June 15, 2010
Longtime administrators Tanis Knight and Ina Evers-Martin celebrate at a Hawaiian themed party held in their honor. The two have worked for the Camas School District for a combined total of 52 years.

The start of a new chapter

Tanis Knight and Ina Evers-Martin have a combined total of 52 years with the Camas School District. They both came to work for CSD in 1984; Knight as the principal at Helen Baller Elementary and Evers-Martin as the district's business manager. Knight, 57, is now the assistant superintendent, heading up curriculum and instruction. Evers-Martin, 62, remains as the business manager. At the end of June, each will end their long careers in CSD and begin a new chapter in their lives. The Post-Record recently sat down with Evers-Martin and Knight, who are friends as well as co-workers, and listened to their thoughts on working in Camas, life after retirement and stand-out moments in their careers. The answers below have been edited for clarity and length.

June 12, 2010

Young artists win big at state competition

The artwork of two local students was among just a handful of winners picked from more than 200 entries that came from school districts around the state as part of The Superintendent's High School Art Show competition. There were 11 state winners, including CHS seniors Whitney Austin who took home the Washington Art Education Association Tribute Award for her untitled photograph and Kristi Valentine, whose work "Journal of a Most Peculiar Voyage," was a Jury Choice winner. For being among the state winners, Austin's and Valentine's pieces will be purchased and added to a 36-year collection, which hangs in the Washington State Office of Superintendent of Public Instruction building in Olympia.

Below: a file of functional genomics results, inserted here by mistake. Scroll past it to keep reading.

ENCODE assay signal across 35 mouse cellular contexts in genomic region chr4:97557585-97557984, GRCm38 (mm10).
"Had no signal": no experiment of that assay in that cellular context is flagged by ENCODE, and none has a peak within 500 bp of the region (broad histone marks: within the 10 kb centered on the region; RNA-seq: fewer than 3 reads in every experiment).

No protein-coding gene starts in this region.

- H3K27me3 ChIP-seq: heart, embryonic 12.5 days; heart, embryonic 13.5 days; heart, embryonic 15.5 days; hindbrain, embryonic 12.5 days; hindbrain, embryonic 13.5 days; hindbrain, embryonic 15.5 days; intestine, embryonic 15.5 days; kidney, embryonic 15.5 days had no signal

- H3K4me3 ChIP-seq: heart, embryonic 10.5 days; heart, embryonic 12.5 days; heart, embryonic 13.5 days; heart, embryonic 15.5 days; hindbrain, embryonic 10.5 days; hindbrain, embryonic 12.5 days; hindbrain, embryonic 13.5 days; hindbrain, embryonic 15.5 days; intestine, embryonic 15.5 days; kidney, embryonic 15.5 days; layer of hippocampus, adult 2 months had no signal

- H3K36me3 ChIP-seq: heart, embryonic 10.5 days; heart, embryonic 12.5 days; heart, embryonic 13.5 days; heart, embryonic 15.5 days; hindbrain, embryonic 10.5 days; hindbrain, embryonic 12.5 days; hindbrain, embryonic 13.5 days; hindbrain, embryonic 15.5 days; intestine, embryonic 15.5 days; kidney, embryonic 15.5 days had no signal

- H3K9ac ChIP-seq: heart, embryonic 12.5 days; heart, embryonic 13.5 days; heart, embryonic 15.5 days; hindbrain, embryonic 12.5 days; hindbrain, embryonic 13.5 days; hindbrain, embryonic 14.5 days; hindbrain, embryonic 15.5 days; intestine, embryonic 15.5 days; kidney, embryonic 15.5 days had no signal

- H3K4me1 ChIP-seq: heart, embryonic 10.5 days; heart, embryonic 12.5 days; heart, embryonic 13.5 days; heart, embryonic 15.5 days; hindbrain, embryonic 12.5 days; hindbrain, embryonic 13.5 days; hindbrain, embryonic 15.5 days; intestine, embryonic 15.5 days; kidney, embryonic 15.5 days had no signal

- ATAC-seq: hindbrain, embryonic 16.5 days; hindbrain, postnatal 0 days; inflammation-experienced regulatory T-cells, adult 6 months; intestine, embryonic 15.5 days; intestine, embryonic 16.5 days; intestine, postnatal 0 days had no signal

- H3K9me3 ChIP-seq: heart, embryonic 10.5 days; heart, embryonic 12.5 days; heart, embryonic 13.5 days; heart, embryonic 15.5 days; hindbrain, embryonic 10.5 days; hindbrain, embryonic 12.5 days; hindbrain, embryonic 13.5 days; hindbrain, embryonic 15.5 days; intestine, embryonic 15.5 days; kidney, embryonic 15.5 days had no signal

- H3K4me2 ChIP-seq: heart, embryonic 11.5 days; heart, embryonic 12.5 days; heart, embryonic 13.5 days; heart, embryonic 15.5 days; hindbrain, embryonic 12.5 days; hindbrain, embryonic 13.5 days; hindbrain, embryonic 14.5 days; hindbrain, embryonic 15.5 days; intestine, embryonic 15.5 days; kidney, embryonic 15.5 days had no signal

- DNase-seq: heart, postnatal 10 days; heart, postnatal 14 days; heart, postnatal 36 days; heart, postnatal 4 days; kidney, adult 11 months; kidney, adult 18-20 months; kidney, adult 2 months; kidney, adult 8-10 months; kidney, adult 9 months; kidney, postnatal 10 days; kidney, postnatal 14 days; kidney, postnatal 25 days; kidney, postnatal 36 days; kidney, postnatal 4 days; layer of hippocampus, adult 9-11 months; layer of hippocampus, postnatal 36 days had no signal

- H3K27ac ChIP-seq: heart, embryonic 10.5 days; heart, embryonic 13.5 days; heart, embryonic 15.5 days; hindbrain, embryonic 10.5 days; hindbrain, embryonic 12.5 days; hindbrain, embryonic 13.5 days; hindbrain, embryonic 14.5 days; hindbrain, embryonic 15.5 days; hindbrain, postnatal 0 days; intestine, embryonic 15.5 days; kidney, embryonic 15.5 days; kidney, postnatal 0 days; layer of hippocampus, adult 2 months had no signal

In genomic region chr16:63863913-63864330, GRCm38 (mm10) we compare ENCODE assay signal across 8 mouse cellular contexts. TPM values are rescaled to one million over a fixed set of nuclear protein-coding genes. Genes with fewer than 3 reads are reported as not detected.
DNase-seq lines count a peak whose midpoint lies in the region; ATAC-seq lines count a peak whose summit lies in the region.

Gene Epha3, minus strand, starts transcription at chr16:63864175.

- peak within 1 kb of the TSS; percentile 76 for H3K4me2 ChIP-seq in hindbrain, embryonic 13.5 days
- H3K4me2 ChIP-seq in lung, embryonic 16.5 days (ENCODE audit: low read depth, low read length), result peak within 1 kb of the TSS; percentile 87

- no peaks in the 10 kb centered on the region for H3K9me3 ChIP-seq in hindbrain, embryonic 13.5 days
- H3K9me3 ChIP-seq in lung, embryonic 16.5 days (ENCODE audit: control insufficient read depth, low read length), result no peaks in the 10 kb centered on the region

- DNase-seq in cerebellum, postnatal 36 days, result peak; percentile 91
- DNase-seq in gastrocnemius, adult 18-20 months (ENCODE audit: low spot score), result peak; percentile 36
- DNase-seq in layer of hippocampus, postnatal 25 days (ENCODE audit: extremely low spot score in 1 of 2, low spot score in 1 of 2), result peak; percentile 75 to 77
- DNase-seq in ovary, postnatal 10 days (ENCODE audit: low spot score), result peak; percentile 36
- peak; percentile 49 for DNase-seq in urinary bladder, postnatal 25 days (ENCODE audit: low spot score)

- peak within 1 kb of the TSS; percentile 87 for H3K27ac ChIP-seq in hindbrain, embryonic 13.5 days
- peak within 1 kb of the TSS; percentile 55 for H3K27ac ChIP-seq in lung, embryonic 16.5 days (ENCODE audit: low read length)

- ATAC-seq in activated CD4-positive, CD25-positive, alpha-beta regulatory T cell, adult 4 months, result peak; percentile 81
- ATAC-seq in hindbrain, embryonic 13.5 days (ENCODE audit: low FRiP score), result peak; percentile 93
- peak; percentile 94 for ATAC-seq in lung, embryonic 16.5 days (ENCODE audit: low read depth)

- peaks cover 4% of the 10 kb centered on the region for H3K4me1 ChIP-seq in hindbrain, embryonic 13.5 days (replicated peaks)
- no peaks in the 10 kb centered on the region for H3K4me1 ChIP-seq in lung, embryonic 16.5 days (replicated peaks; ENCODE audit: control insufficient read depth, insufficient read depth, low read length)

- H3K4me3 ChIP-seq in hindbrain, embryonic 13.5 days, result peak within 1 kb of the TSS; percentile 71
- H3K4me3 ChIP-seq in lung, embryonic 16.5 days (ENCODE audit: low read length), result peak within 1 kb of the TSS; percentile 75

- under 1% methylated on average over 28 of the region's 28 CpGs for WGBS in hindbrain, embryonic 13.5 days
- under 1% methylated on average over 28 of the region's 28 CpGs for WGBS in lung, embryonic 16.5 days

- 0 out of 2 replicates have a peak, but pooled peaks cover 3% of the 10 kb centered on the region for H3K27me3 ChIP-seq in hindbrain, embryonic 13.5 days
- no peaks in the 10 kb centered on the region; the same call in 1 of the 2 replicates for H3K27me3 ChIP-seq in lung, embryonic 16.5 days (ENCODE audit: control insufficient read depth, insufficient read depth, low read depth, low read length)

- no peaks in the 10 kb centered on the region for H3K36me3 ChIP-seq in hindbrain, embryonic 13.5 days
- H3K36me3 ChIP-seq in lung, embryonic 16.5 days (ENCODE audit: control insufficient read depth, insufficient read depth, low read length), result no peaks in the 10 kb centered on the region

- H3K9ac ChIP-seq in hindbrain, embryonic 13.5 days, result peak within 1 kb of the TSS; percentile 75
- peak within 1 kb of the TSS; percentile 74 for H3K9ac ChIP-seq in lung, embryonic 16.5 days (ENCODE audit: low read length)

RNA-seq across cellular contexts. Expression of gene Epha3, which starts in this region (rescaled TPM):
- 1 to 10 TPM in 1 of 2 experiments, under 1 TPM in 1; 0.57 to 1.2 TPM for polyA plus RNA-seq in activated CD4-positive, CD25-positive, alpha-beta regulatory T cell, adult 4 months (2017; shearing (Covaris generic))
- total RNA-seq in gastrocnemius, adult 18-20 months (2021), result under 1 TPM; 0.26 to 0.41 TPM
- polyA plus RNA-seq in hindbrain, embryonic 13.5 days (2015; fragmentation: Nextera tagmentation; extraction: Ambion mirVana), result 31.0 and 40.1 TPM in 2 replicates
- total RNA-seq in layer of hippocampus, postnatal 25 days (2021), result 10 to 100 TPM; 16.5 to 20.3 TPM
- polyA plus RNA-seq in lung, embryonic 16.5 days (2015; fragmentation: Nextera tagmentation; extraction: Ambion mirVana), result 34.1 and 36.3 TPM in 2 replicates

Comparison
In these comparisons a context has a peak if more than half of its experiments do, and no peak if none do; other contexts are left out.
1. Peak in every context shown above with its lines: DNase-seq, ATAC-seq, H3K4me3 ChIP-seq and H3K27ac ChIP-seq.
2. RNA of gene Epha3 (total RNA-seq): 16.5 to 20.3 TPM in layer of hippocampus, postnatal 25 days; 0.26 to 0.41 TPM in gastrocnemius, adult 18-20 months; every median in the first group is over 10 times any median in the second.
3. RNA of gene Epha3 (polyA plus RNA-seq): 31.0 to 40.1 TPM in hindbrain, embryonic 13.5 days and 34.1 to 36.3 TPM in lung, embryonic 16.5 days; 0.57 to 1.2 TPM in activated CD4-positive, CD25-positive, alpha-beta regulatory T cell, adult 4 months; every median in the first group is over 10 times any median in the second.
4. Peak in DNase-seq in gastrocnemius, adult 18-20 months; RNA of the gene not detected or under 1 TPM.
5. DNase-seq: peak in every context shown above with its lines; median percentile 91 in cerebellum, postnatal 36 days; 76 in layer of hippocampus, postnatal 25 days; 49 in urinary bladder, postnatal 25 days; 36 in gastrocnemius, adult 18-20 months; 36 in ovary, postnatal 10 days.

June 12, 2010
Once youngsters reeled in their catch, Moose Lodge volunteers helped snatch the fish from the water, remove the hook, then clean it.

Reeling in some fishing derby fun

The smiles were absolutely contagious during the annual Camas Moose Lodge fishing derby Friday morning. Boys and girls tossed their lines in the calm waters of Lacamas Lake to try their hands at catching at lease one fish. With 4,000 of the little wiggly swimmers sloshing around beneath the surface of a small netted-off area next to the Lodge's docks, it didn't take long for the youngsters to begin reeling rainbow and brown trout -- one after another. That's when the smiles, laughter and excitement really started. This outing was a special, eagerly anticipated occasion for the nearly 30 students who are all part of the Life Skills programs at Liberty Middle School and Camas High School, and Liberty's TLC program. The curriculum is designed for students with a variety of disabilities, from autism and Down syndrome to more mild health impairments. "They talk about going fishing all year," said Misty Youngblood, a Life Skills teacher at Liberty. "It's good for the socialization. They have fun, it's a challenge, and it's a culmination of the whole year -- the skills that we practice."

June 11, 2010
Hathaway students Shae Alder, left, and Mackenzie Desmet empty classroom recycling bins last week as part of the school's Green Team efforts.

Hathaway is first school in Washougal to earn state certification

When teachers and students at Hathaway Elementary talk about "being green," it isn't just idle chatter. The school's Green Team is saving both natural resources and money by focusing on energy conservation, as a part of the Washington Green Schools program.